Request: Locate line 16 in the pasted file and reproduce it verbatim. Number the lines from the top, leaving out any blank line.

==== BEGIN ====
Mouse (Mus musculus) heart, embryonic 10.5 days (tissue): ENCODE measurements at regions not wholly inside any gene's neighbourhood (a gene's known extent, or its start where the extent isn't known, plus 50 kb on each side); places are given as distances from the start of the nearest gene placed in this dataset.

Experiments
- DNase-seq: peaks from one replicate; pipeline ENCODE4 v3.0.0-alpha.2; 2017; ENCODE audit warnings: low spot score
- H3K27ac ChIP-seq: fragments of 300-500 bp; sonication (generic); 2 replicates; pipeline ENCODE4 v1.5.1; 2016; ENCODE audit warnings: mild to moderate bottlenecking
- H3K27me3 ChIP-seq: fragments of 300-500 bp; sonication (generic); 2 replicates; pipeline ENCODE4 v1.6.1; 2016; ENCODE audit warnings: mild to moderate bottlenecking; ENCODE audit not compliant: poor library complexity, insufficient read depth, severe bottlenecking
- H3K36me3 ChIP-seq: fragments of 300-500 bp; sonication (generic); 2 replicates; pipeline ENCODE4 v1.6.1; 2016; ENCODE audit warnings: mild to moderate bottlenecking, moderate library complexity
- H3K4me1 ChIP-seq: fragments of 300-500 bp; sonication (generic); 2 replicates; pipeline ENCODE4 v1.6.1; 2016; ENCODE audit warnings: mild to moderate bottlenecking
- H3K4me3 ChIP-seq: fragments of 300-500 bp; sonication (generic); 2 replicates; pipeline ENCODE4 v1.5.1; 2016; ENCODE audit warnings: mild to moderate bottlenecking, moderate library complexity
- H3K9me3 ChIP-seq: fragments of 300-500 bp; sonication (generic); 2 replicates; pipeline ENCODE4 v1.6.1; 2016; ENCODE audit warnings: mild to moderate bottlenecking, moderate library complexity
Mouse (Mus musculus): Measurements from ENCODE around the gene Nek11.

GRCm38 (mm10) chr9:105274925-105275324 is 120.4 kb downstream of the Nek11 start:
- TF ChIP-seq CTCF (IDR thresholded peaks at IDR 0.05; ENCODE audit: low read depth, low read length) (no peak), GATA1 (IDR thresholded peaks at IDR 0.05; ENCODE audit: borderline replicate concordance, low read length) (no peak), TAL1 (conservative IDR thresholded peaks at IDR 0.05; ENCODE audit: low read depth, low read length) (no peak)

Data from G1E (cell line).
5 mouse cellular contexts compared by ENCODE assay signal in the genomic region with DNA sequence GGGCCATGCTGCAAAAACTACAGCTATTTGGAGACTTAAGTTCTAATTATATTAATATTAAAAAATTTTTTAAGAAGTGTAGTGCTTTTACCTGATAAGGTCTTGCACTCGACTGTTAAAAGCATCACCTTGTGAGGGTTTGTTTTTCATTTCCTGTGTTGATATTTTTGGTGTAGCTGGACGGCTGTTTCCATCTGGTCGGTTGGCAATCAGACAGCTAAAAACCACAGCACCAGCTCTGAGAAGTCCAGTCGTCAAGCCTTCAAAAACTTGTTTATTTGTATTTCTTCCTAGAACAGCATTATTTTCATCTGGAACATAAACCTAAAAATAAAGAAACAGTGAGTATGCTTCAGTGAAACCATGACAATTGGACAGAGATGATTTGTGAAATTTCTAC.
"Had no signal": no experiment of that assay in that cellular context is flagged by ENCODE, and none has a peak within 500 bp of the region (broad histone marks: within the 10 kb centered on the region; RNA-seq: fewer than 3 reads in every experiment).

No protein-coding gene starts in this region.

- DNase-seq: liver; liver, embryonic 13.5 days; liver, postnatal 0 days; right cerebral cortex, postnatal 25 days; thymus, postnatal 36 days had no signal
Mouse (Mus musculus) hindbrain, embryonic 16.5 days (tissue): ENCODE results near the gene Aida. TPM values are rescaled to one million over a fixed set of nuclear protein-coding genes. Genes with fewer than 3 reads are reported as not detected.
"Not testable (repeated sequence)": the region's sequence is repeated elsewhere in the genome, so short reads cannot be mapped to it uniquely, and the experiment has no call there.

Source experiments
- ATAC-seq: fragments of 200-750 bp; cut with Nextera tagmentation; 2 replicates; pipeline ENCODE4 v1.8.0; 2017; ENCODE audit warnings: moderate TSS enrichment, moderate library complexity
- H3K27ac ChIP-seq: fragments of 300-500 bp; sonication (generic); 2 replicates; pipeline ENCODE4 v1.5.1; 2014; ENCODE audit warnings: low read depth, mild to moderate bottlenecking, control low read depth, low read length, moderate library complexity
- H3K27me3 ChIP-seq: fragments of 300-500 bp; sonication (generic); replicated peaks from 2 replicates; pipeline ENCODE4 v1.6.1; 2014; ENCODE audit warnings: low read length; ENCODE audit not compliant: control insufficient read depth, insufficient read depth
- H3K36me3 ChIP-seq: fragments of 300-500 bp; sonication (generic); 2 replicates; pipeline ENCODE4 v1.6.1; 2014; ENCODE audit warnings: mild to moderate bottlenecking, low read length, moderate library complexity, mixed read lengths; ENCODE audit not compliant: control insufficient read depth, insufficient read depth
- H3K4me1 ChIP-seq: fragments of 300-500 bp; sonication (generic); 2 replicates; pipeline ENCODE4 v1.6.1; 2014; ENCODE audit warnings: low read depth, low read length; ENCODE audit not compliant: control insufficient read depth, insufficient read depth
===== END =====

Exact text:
No protein-coding gene starts in this region.